How to test your water for PFAS. For more information contact us using the form on this page.

Source: 20190212 RLT to File re Testing Your Water 2.0.docx

accessKent.com - Kent County, Michigan

PFAS

About PFAS – Why They are a Problem

Per- and polyfluoroalkyl substances (PFAS) are a family of chemicals used in certain types of firefighting foam—historically used by the U.S. military, local fire departments, and airports—which may contain PFAS.

PFAS have become a serious public health concern across our country and state. Over time, some PFAS released from firefighting foam (and other products) seep into surface soils. From there, PFAS leaches into groundwater and can contaminate drinking water. PFAS have also been found in rivers, lakes, fish, and wildlife.

PFAS stay in the environment for a long time and do not break down easily. As a result, PFAS are widely detected in air, soil, water, and food.  Exposure can occur when someone uses certain products that contain PFAS, eats PFAS-contaminated food, or drinks PFAS-contaminated water. When ingested, some PFAS can build up in the body and, over time, these PFAS may increase to a level where health effects could occur.

PFAS in Drinking Water

Are there drinking water standards for PFAS?

In August 2018, the U.S. Center for Disease Control’s Agency for Toxic Substances and Disease Registry) established minimum appreciable health risk levels for Perfluorooctanoic acid (PFOA) and perfluorooctyl sulfonate (PFOS).  The limits are set out on a body-weight basis (mg/kg/day), intended to serve as estimates of daily human exposure unlikely to cause an appreciable risk of adverse non-cancer health effects.  Researches report that using the Environmental Protection  Agency’s methodology for translating these figures into drinking water advisory values results in the following levels:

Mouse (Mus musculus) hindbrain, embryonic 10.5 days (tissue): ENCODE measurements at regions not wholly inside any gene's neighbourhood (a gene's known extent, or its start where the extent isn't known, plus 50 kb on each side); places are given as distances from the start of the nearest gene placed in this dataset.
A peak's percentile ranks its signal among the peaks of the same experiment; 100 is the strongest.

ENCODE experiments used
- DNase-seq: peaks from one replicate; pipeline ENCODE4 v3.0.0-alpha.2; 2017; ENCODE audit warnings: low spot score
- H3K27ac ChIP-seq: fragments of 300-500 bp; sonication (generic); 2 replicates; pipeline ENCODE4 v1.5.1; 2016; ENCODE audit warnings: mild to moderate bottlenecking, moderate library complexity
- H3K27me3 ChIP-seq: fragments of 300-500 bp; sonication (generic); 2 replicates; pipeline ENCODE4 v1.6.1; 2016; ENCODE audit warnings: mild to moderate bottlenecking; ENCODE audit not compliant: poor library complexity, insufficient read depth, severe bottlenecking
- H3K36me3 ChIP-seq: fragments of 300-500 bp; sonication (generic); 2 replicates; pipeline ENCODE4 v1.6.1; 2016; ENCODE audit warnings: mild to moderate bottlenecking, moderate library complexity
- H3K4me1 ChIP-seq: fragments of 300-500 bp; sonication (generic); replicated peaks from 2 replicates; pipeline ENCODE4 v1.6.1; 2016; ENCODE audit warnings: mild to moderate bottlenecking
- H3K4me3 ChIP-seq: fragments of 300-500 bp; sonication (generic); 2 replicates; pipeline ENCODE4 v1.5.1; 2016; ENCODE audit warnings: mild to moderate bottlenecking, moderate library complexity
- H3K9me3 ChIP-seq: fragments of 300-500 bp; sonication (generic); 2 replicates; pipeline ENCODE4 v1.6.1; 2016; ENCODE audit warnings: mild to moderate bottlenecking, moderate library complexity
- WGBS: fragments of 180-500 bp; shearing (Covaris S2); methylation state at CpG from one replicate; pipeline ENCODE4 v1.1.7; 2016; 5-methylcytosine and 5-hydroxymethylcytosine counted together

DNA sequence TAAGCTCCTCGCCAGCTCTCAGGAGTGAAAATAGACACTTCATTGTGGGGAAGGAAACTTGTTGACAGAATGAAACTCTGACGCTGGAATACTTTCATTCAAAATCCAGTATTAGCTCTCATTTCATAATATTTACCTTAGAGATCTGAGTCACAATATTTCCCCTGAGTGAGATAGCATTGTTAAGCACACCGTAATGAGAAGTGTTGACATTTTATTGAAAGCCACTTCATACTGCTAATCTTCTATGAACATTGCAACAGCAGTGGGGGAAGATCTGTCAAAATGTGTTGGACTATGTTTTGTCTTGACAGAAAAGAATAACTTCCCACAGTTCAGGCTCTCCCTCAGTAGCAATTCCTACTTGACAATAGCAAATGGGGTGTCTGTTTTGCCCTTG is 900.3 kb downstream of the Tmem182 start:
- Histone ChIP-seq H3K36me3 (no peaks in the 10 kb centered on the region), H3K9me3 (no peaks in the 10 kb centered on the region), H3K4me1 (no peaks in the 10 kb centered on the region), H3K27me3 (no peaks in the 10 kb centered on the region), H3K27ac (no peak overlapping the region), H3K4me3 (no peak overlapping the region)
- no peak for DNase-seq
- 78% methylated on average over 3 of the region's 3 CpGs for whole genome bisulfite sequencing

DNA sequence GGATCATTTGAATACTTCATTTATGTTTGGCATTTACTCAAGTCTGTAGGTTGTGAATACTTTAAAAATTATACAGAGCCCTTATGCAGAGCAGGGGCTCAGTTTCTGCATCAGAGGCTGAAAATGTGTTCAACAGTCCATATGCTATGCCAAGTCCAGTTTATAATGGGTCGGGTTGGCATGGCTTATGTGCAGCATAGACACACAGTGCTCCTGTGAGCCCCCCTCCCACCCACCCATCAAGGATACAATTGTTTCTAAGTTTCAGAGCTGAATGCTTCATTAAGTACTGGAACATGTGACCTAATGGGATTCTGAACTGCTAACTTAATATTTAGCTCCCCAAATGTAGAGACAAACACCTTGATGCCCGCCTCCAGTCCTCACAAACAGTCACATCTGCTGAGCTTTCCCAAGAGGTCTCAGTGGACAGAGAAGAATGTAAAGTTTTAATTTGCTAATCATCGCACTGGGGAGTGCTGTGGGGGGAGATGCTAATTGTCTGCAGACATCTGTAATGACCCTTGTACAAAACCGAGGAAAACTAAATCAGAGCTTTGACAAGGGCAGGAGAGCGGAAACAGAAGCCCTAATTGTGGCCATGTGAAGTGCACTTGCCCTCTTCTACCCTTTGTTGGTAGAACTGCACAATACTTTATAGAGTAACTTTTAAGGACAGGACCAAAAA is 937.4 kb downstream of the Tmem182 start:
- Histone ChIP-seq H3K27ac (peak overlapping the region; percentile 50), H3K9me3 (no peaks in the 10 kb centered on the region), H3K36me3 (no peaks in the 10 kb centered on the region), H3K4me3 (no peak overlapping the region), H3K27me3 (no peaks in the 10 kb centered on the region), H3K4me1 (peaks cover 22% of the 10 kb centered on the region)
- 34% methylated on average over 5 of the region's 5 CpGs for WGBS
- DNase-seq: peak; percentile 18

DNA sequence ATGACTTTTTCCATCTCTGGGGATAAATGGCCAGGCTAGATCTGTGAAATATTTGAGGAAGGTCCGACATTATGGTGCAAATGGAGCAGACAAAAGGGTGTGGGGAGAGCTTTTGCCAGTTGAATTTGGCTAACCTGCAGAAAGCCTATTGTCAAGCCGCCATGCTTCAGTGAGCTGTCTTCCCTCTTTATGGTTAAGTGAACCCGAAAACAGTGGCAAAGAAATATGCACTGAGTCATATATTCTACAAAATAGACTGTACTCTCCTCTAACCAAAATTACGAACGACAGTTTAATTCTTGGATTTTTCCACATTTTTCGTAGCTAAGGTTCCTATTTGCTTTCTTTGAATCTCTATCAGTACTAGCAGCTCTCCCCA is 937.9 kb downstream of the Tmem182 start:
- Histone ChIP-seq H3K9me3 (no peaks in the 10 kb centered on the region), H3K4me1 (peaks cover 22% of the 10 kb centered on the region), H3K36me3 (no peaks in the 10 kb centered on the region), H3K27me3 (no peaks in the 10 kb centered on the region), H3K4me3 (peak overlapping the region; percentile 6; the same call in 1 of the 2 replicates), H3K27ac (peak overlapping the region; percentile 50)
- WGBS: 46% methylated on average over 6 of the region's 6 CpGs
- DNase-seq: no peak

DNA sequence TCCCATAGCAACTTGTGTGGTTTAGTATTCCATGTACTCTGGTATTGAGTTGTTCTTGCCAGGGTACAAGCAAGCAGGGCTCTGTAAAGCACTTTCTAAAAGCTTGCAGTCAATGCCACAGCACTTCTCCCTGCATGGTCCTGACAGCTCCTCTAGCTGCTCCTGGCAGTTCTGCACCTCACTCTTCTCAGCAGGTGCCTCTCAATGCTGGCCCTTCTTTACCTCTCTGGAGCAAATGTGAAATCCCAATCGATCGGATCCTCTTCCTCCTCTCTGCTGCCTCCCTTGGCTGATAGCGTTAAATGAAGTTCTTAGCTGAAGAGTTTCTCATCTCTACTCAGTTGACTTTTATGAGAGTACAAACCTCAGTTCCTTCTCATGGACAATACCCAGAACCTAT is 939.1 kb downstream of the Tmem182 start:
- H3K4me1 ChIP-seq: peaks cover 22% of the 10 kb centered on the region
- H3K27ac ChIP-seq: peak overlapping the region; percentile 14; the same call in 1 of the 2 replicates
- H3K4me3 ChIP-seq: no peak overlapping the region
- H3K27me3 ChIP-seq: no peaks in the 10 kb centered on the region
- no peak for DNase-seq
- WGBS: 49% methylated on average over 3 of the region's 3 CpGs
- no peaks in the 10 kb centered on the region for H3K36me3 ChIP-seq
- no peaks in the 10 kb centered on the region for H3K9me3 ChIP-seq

• PFOS: approximately 7 parts per trillion (ppt)

  • PFOA and PFNA: approximately 11 ppt

PFOA and PFOS which are part of the PFAS family, are most commonly detected in drinking water.

If I boil my water, will it get rid of PFAS?

No, you cannot boil PFAS out of water.

How can I tell if my drinking water contains PFAS?

PFAS are odorless and tasteless. Water testing is the only way to know for sure if PFAS are present. Your drinking water may be at risk if your source (where your water comes from) is near a:

  • Known PFAS-contaminated site or drinking water source.

  • Fire training facility, military area, or airport that used PFAS-based firefighting foam.

 How do I test my water for PFAS?

Generally, the U.S. Defense Department and Navy will not supply long-term safe water to homes near current and former military bases contaminated by PFAS unless the well tests above 70-ppt.  However, the Navy is working directly with Whidbey Island residents, community leaders and other federal, state and local agencies on this important national issue.  From November 2016 to June 2017, the Navy conducted drinking water sampling near Ault Field and OLF Coupeville.  There were three sampling areas identified near Ault Field and two sampling areas near OLF Coupeville.  People in the sampling areas were notified by letter and can arrange sampling – if they haven’t already done so – by calling 360-396-1030.  We encourage residents in the sampling areas to have their wells sampled.